Andrew Lloyd Webber seduces on small stage

The last time you could see a significant production of Andrew Lloyd Webber's "Aspects of Love" in Chicago was more than 20 years ago, when a touring company played the old Civic Theatre, now used by the Lyric Opera as a rehearsal space. The No Exit Cafe in Rogers Park is a far cry from that, but, under the imaginative direction of Fred Anzevino, this throbbing, late-1980s tuner becomes quite the sexy vehicle for the luminous Kelli Harrington, the actress who won the Jeff Award last year for her work in "The Light in the Piazza" at this very theater.

"Aspects of Love," which can be amusing in moments its creators did not intend, is no "Piazza." Its plot — which reminds one partly of "La Ronde" and partly of the lazy sensual ambience of the movie "Stealing Beauty" — ultimately involves the potential seduction of a young girl, a theme that has not aged well. But the Theo Ubique Cabaret Theatre continues its remarkably consistent run, turning out a beautifully sung non-Equity production that showcases, along with Harrington's, the formidable talents of two other women who revolve in and out of each other's love lives, the delightfully ironic Colette Todd and the remarkably intense Rochelle Therrien. Partly by necessity in such a small space, Anzevino wisely stays away from the florid qualities of a piece that can bog down in its own portentousness, focusing instead on the desperate nature of the sensualist lives it takes from the David Garnett novel of the same name.

Harrington, a huge talent, really is spectacularly suited to the role of Rose Vibert, the hungry actress who tours in Ibsen and gets addicted to the drama of all that, not to mention two different men: Alex (Matthew Keffer) and George (Sean Thomas). Alas, as she laments on more than one occasion, she has only one life to love. The weakness of this production involves how much you do (or don't) believe in the depth of the connection between Harrington and these men, who can be overly hesitant. And there are times when Thomas, whose George is the one with the money, could show more of the fangs of power. But even if some of the acting occasionally feels isolated, the characters are vivid, the ensemble is part of the emotional pull, and the stakes rise exactly as they should. And the singing really is something to hear, especially in such close quarters.

The vocals are matched by the cleverness of Anzevino's staging — what used to be the over-the-top production numbers now feel quite organic and earnest — and also by the undeniably immersive quality of the production, which is costumed with great elegance and sensuality by Bill Morey, who takes full advantage of this cast of beautiful people, all messing each other up.


When: Through April 21

Where: No Exit Cafe, 6970 N. Glenwood Ave.

Running time: 2 hours, 30 minutes

Tickets: $30-$64 (some price levels include dinner) at 800-595-4849 or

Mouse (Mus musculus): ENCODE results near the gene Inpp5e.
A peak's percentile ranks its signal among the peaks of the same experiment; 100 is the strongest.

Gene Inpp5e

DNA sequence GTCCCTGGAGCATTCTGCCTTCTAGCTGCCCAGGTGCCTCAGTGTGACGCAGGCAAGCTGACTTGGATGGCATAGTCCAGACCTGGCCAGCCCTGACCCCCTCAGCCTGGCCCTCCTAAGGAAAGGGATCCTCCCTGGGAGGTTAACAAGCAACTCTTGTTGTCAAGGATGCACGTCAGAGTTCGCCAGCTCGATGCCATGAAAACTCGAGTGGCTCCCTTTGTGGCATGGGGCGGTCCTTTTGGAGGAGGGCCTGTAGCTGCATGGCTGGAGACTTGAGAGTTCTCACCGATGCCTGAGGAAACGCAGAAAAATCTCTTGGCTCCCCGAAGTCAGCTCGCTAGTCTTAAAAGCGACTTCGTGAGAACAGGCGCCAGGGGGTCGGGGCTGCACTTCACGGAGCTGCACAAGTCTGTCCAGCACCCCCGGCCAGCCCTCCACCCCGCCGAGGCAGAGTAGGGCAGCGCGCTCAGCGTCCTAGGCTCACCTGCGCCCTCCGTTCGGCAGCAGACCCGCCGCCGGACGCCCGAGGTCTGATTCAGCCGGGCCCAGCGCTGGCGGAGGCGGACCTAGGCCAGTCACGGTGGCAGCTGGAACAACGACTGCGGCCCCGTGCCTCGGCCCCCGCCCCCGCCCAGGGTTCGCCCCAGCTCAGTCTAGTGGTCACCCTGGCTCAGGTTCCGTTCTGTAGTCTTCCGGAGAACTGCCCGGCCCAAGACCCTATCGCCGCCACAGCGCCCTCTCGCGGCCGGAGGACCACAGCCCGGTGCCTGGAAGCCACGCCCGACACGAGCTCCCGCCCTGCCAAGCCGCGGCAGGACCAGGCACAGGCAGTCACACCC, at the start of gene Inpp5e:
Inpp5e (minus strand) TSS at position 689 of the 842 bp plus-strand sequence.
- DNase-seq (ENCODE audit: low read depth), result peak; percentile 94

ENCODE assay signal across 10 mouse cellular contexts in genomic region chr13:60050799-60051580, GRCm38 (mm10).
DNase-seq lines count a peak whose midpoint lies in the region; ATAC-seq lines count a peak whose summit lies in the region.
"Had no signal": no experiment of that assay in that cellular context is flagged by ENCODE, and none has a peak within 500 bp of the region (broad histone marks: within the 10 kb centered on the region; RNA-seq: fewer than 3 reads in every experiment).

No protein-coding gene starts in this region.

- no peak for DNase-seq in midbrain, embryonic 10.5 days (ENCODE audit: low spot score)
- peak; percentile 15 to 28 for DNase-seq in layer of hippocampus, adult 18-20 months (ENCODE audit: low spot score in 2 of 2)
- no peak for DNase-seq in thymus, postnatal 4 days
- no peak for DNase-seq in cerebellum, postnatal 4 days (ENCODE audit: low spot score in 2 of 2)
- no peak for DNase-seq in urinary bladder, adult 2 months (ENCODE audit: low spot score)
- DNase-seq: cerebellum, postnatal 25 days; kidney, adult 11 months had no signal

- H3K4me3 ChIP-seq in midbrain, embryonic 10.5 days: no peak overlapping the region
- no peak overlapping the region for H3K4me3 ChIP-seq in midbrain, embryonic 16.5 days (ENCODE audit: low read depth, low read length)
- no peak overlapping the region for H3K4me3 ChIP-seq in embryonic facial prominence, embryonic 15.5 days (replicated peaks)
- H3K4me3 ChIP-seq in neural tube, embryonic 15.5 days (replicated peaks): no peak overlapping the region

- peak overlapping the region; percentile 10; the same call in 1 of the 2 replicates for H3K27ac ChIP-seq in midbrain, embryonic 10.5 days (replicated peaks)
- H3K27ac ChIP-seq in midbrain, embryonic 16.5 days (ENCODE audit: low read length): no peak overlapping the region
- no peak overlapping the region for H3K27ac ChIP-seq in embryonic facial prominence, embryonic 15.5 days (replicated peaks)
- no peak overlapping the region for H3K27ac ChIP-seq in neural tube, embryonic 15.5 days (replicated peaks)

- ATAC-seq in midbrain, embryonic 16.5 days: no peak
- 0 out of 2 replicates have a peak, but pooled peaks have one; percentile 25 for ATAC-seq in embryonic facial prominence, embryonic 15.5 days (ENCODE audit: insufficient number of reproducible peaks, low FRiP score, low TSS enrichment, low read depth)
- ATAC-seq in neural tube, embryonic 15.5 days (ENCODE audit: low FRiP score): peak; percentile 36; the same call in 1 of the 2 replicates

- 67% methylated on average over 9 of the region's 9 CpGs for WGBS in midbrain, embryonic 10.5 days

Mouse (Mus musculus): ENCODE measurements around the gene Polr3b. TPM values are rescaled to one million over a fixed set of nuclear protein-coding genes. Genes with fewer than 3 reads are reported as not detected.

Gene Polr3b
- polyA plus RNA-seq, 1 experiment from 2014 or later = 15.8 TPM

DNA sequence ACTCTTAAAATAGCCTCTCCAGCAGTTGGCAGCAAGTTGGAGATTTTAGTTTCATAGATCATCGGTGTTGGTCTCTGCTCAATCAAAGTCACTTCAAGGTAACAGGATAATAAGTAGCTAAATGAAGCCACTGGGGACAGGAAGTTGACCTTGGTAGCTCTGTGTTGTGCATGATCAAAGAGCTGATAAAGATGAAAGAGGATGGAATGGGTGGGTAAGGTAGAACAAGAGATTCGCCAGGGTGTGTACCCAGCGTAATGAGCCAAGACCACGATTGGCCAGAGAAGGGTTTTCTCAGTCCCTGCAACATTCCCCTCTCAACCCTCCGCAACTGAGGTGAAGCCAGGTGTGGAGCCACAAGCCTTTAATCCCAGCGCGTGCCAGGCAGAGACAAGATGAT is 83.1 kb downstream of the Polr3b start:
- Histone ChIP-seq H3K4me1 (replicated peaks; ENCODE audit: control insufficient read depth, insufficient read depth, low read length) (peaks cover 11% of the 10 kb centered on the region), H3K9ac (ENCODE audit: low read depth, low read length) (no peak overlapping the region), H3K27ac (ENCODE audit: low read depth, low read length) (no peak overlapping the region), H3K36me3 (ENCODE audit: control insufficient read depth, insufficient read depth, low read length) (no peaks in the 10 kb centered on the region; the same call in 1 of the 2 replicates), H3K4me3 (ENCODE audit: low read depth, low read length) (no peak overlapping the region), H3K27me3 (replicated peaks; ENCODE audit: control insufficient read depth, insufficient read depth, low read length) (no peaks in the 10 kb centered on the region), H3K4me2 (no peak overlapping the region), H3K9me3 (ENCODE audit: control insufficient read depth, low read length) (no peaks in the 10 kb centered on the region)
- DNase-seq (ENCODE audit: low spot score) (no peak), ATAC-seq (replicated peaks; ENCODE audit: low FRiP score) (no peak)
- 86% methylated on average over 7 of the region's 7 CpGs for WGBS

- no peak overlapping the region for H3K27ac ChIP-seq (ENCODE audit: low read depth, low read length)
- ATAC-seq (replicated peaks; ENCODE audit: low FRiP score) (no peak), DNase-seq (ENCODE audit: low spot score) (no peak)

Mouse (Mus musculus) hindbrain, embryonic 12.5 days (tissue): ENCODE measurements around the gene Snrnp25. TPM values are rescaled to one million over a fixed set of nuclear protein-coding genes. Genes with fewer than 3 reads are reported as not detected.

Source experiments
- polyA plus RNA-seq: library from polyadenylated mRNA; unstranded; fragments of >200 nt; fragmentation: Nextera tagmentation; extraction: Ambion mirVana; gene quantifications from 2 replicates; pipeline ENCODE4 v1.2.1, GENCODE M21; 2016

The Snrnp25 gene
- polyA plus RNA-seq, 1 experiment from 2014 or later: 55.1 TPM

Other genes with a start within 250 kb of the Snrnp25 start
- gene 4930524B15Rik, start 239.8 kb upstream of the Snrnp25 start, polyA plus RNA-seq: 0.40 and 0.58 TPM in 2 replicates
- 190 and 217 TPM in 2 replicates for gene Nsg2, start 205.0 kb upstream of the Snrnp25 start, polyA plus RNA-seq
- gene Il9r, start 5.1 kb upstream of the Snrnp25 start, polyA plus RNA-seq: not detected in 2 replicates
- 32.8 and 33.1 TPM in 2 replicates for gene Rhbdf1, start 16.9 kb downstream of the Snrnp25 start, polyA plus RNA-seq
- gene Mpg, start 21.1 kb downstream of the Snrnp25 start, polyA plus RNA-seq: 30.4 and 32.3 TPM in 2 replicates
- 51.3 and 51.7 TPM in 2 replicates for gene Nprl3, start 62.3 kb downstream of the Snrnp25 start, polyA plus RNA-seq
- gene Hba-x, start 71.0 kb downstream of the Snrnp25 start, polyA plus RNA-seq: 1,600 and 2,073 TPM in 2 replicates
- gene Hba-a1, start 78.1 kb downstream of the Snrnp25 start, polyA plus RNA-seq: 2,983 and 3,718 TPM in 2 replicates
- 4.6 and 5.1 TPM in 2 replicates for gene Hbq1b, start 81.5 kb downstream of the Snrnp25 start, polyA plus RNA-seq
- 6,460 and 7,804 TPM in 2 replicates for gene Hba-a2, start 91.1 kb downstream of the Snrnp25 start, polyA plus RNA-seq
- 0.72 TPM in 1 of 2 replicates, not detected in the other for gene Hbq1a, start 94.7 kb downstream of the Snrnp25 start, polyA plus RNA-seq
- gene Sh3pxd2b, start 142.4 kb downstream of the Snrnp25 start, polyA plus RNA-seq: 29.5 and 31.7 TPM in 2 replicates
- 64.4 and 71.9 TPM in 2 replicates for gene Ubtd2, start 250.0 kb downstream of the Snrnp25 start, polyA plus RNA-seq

Copyright © 2015, RedEye
Related Content
  • Aldermen looking to stop stores from getting around plastic bag ban

    Aldermen looking to stop stores from getting around plastic bag ban

    Chicago's ban on plastic bags starts to take effect at many big stores Saturday, but an alderman who helped craft the law already is talking about changing it in order to thwart a few large retail chains that he says are trying to skirt the new rules.

  • State police: Man shot while riding in van on Eisenhower

    State police: Man shot while riding in van on Eisenhower

    A man was shot multiple times while traveling in a minivan on the inbound Eisenhower Expressway on Friday morning, authorities said.

  • Lollapalooza liquor gardening: fact or fiction?

    Lollapalooza liquor gardening: fact or fiction?

    It may sound like an urban legend: Music festival-goers bury bottles of booze in Chicago parks, plot a GPS location for the goods and uncover them days later when the festival comes alive.

  • Chicago plans to cut O'Hare noise by rotating runways at night

    Chicago plans to cut O'Hare noise by rotating runways at night

    The Emanuel administration on Friday will propose an experiment at O'Hare International Airport to rotate the runways used late at night, possibly on a weekly basis, to spread out jet noise, the city's aviation chief told the Chicago Tribune.

  • Almost 6 acres of land added near Fullerton Avenue Beach

    Almost 6 acres of land added near Fullerton Avenue Beach

    Along Chicago's lakefront at Fullerton Avenue Beach, cranes rolled along a causeway that only a few months ago was part of the lake itself. Every day this summer, roughly 40 construction workers are filling in Lake Michigan with dredged material and gravel, which will eventually add up to 5.8 acres...

  • Doughnut panic

    Doughnut panic

    I'm not ashamed to admit that for the past several years, I have mapped my walk to work around which doughnut shop I'd like an excuse to stop at on the way. There's nothing like the thought of a crunchy, craggy old fashioned doughnut or the sweet, yeasty chew of a classic glazed doughnut to help...